The towers have been supplanted but they have not been replaced. Their absence has led to a greater appreciation of what buildings, like monuments, can come to mean. It’s rare for buildings to capture the spirit and courage of a people but these surely do, now.
By Linda Stamato
So many have written and captured images and recollections of Sept. 11, 2001, often with soaring eloquence, but Nuala O’Faolain, an Irish writer, a foreign witness in our land, provides what I cherish, in words as simple as they are compelling.
She tells us in Almost There, that the twin towers were “her familiars” when she occupied rooms on the 17th floor of an apartment building in Greenwich Village, on the southwest corner of Washington Square:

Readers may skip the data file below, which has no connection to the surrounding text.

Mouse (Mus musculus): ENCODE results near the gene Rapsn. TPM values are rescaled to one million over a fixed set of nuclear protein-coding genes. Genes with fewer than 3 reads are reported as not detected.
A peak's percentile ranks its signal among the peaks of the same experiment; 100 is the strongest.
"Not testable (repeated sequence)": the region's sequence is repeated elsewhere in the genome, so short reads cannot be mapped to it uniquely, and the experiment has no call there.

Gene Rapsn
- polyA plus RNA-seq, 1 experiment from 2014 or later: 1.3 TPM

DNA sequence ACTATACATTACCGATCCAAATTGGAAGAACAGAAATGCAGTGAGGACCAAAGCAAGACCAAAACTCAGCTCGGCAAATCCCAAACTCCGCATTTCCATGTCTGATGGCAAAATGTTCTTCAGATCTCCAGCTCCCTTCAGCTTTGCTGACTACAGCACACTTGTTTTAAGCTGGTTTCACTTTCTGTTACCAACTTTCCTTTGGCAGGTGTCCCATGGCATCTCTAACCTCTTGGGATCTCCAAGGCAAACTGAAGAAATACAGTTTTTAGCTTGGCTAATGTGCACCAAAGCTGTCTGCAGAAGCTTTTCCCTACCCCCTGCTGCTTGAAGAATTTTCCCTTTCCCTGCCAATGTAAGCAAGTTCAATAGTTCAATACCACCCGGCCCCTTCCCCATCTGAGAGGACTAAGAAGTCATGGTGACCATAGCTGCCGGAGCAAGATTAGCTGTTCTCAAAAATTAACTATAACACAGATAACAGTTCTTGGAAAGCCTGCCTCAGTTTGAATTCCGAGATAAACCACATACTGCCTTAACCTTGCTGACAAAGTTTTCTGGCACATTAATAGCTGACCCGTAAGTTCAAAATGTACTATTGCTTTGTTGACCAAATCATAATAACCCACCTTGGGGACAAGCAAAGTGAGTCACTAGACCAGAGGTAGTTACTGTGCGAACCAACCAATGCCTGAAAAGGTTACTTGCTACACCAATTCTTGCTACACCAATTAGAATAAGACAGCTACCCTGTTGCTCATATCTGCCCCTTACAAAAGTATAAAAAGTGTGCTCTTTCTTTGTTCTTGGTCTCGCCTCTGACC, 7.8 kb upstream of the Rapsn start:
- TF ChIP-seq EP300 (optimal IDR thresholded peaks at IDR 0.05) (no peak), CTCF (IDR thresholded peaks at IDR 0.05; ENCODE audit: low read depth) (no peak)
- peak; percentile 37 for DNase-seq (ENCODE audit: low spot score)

“They may have been bland to people who only glanced at them, or peered up at them from below, but I knew them as my neighbors; I knew them adrift with clouds, and I knew them with their city of windows gleaming through evening rain and I knew them dull with cold in their iron weather before snow breaks out.”
And, then, they were no more.
The twin towers are brave people fighting to live and others trying, desperately, to save them, some losing their own lives or compromising what time they had left.
The twin towers are the nation’s sadness and rage, to be sure, and they are also a loss of innocence, a new awareness of vulnerability, the shattering of the illusion of superiority, the ebbing of security in the face of danger. But they are so much more.
The towers have become more than the structures that were destroyed. They symbolize an experience so compelling that they impose meaning and order and hope for a nation and its people. They are no longer towers of trade but of courage, resilience, determination and promise.
Linda Stamato lives in Morristown’s Franklin Corners neighborhood, and is a faculty member at the Bloustein School of Planning and Public Policy at Rutgers.